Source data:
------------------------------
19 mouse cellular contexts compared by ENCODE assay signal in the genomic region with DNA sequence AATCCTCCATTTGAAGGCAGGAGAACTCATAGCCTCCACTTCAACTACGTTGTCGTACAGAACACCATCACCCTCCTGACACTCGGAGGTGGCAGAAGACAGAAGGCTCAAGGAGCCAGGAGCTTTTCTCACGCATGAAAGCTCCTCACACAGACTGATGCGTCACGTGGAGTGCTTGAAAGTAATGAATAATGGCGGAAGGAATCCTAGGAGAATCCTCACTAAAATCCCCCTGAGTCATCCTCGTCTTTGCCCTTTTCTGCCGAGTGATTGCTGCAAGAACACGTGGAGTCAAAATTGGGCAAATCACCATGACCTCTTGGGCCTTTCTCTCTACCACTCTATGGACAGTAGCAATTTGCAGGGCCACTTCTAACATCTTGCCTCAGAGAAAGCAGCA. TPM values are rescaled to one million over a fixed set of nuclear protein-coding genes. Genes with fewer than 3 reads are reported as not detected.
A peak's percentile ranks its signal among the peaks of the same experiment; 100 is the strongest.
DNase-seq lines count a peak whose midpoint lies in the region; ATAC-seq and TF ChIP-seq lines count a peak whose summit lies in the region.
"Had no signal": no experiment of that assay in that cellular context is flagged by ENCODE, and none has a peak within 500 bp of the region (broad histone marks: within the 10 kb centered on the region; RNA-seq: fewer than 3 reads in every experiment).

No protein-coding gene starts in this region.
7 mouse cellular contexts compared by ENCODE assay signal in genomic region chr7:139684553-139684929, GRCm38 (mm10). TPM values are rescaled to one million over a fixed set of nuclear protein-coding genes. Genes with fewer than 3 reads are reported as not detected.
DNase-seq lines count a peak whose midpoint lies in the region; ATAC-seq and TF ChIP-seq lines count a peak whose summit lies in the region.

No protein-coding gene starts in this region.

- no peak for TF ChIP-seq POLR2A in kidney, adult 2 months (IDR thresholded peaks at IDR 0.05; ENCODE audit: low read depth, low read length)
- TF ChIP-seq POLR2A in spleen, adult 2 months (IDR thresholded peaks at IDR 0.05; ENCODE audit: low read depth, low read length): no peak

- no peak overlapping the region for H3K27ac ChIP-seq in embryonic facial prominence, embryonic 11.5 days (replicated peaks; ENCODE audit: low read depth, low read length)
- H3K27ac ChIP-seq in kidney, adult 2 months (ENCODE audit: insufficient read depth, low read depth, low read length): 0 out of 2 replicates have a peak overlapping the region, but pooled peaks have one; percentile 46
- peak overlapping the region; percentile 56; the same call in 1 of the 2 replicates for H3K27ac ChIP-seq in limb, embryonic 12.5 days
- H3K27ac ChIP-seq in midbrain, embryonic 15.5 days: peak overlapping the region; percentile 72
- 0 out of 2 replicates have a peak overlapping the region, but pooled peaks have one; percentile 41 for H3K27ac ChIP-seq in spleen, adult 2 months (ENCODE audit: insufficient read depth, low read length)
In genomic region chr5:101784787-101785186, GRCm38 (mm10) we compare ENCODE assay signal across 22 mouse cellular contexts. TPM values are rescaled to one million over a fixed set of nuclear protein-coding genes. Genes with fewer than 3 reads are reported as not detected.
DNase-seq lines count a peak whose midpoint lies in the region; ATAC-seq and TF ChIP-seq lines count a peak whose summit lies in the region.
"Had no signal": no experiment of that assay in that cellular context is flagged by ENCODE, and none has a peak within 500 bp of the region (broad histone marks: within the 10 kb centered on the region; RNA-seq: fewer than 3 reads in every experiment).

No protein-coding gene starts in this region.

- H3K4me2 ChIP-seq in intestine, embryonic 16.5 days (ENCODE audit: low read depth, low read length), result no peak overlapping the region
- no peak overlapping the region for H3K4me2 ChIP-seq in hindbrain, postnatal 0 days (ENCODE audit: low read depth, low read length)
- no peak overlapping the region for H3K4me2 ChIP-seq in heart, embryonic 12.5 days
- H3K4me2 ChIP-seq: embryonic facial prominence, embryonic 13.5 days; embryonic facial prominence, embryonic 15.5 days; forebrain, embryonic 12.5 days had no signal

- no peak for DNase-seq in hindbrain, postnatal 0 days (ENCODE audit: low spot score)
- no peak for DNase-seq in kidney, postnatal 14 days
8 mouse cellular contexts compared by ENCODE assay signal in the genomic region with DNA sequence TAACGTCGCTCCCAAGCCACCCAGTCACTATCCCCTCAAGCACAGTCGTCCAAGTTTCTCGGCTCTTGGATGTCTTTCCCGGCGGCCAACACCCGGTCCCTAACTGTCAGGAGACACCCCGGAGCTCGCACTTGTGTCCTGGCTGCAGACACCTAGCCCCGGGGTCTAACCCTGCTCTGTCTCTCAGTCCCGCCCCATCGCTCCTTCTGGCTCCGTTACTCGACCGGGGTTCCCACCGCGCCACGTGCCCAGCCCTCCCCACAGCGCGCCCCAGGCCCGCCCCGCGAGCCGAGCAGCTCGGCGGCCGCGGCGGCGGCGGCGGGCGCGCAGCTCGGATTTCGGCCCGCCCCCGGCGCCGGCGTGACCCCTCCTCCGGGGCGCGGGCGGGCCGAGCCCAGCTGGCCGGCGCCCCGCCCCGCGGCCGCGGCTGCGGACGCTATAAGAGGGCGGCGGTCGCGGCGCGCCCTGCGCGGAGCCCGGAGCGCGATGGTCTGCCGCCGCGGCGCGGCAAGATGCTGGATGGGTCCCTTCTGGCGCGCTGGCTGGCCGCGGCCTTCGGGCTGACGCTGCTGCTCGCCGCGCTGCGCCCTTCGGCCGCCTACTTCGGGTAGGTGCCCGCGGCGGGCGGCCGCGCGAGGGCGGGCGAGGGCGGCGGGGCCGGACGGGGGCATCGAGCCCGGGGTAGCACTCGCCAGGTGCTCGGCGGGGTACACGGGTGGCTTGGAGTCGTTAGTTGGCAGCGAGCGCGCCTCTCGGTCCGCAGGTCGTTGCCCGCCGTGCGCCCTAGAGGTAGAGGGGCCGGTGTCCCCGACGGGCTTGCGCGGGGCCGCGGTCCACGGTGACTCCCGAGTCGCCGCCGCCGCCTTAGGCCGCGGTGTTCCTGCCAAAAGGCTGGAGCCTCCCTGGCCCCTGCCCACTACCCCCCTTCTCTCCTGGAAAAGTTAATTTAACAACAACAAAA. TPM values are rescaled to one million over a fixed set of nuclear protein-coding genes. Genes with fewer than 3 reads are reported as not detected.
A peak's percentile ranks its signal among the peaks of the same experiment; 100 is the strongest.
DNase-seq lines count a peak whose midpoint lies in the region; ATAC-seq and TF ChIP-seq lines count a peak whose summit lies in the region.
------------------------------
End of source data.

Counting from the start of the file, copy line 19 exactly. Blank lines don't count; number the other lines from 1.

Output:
No protein-coding gene starts in this region.